Across the country, about one in five Americans1 is spending August reviewing fantasy football pre-draft guides to strategize the best bang for their buck by position: maybe some combination of proven quality players that won’t break the bank like veterans Drew Brees and Golden Tate, coupled with an upstart rookie like Saquon Barkley if still available midway through the first round. At WisdomTree, we’ve spent August trying to help investors form a game plan around a fundamental but critical question for their portfolios: What are your best ideas for investing at this later stage of the U.S. economic cycle?
Our answer: an approach that targets quality companies with strong balance sheets and healthy profitability at reasonable valuations.
My colleague’s blog post broke down the return patterns of factors leading up to and during downturns and concluded that quality was “the best of factors in the worst of times.” The behavioral rationale for this anomaly: when times get tough, investors become acutely focused on differences in current profitability and less attracted to promises of future revenue growth.
Five years ago, WisdomTree launched a global family of Quality Dividend Growth Indexes that has yielded impressive real-time results. A characteristic of these Indexes across global equity markets is the valuation premiums quality investing commands, with the U.S. the cheapest by our preferred measures.
Quality on Sale in the U.S?
The key to a successful fantasy football draft is to get the best performance from a player relative to the price paid. This concept, looking for quality at reasonable prices, is the same logic we take when we approach quality investing.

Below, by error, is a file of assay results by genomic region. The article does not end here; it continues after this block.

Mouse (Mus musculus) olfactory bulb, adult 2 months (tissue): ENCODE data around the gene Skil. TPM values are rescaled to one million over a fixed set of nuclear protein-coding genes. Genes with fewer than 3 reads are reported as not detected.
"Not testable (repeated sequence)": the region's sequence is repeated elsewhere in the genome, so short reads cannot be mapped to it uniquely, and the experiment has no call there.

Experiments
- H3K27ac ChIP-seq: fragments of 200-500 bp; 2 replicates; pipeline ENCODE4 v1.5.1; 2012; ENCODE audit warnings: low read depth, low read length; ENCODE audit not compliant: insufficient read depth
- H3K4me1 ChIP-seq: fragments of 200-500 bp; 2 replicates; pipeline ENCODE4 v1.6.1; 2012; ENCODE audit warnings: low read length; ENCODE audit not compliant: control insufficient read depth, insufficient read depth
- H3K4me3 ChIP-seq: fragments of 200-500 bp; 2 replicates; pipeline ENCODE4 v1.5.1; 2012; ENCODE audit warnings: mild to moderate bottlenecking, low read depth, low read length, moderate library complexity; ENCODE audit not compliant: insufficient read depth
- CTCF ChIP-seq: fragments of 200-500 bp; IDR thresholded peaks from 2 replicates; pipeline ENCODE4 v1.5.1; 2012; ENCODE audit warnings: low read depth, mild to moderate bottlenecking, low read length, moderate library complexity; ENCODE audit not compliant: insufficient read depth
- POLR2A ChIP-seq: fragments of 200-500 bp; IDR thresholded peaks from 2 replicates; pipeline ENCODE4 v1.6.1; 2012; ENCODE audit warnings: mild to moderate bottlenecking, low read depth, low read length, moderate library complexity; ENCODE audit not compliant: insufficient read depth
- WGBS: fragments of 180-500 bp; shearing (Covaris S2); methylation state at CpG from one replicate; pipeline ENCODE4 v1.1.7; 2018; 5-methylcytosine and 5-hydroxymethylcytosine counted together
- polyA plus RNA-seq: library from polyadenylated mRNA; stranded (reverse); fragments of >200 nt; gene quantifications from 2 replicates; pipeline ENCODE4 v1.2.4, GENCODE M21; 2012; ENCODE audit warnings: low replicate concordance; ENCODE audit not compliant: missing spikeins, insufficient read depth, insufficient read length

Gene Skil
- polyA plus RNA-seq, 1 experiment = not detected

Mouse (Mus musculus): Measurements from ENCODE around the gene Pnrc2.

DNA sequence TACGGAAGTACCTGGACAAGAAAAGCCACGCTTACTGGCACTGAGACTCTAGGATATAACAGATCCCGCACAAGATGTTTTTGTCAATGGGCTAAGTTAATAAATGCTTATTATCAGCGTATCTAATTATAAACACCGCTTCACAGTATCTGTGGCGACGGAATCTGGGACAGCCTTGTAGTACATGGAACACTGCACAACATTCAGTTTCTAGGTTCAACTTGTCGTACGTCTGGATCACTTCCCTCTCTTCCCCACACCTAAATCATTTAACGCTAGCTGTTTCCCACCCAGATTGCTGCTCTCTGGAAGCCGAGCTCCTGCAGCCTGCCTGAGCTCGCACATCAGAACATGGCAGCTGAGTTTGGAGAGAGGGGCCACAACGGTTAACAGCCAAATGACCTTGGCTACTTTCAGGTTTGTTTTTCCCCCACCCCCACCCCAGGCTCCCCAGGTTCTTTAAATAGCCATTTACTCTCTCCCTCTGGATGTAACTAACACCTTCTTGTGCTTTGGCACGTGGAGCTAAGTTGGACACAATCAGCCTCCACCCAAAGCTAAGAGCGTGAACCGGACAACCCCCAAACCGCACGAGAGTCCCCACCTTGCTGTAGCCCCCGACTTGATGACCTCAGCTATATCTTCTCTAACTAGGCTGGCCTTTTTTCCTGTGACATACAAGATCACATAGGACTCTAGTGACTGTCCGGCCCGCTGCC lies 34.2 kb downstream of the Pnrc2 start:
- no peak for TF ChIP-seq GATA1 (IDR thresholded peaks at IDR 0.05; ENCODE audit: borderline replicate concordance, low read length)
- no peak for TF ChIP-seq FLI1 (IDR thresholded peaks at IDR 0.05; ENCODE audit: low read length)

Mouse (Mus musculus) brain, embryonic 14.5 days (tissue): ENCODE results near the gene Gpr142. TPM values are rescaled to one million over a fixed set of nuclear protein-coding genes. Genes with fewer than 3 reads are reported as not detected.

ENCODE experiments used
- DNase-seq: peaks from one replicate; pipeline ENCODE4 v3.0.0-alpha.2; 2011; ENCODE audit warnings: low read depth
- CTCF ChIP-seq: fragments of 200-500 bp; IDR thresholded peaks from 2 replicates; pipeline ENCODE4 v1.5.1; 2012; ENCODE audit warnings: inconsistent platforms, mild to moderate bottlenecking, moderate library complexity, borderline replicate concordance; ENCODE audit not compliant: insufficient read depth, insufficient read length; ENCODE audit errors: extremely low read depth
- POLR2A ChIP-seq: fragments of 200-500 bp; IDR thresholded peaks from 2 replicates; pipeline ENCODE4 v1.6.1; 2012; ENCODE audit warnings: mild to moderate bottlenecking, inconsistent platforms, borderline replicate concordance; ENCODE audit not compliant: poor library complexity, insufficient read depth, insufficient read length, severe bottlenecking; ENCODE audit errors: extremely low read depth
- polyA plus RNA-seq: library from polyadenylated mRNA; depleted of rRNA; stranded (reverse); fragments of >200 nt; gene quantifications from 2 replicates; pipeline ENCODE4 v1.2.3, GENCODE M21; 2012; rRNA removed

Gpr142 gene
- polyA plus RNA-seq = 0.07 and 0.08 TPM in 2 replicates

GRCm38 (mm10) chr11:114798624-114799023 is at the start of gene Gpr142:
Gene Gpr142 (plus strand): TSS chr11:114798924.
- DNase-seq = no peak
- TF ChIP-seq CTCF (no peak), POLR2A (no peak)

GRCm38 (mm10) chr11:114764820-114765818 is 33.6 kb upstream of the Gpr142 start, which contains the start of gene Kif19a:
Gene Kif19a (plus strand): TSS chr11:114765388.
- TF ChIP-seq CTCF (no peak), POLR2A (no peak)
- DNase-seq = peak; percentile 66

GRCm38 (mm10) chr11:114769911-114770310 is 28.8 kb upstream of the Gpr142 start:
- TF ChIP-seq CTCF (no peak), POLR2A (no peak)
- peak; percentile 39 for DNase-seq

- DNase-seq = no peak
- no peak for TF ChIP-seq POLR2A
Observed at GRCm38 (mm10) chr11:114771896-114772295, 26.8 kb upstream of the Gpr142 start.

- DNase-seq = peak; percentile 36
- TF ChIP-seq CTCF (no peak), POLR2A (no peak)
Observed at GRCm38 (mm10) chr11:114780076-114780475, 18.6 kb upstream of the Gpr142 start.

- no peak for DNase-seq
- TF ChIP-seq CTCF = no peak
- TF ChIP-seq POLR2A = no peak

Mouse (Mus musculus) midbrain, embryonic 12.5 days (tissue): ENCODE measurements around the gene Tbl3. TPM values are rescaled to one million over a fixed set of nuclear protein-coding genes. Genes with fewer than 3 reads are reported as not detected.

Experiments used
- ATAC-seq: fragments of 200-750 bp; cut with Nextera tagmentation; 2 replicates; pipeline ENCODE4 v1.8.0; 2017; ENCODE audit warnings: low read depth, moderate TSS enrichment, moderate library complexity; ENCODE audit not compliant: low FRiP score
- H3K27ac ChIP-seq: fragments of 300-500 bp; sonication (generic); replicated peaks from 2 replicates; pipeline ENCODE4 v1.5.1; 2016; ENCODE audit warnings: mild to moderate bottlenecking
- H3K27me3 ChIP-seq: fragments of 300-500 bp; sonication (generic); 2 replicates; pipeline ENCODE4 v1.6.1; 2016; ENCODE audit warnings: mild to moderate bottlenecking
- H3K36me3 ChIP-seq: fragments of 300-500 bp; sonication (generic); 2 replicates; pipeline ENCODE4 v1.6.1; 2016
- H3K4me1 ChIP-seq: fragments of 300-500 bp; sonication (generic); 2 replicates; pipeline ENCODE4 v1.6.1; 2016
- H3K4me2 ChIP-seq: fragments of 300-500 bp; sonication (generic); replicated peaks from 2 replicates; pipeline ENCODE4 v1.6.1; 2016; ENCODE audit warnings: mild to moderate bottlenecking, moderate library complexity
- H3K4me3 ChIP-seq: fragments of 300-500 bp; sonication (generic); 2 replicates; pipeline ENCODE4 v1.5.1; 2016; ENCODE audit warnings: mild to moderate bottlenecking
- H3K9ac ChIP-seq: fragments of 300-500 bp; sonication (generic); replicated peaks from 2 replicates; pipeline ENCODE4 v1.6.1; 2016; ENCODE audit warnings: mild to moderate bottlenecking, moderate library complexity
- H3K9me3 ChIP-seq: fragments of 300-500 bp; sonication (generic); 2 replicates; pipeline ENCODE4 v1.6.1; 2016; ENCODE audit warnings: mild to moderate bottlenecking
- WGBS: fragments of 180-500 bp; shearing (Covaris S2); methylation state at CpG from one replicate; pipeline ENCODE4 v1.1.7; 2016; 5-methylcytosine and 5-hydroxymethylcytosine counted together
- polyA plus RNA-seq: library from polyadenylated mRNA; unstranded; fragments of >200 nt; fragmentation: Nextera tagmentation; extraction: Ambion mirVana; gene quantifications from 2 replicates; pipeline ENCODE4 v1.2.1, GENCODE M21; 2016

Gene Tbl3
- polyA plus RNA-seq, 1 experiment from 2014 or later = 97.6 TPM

Warren Buffett’s feelings on combining the elements of quality and value into one investing approach is summed up by the following quotation: “Value is buying good companies at cheap prices. Quality is buying great companies at fair prices."2
WisdomTree’s Quality Dividend Growth Indexes, those for the U.S. as well as developed and emerging markets, select for quality dividend-paying companies based on three criteria: return on equity, return on assets and earnings growth expectations. After this quality screen, constituents are then weighted based on dividends.
The key to this approach, and all of WisdomTree’s fundamentally weighted Indexes, is to delink price from constituent weights in order to mitigate paying premium prices for stocks simply because market prices dictate owning more of an increasingly expensive stock.
In the table below we show estimated price-to-earnings ratios and shareholder yields for the WisdomTree U.S. Quality Dividend Growth Index as well as the WisdomTree U.S. High Dividend Index in each respective region to illustrate the resulting valuations from this screening and weighting process across markets.
High Yield vs. Quality
The WisdomTree High Dividend Index, constituted with the highest-dividend-yielding companies in each market, represents a deeper value cut of each respective market. What is interesting to note is that in the developed and emerging markets, the quality Indexes are 44% and 66% more expensive, measured by P/E ratios, than the high-dividend Indexes. In the U.S., this premium is a much more modest 5.8%.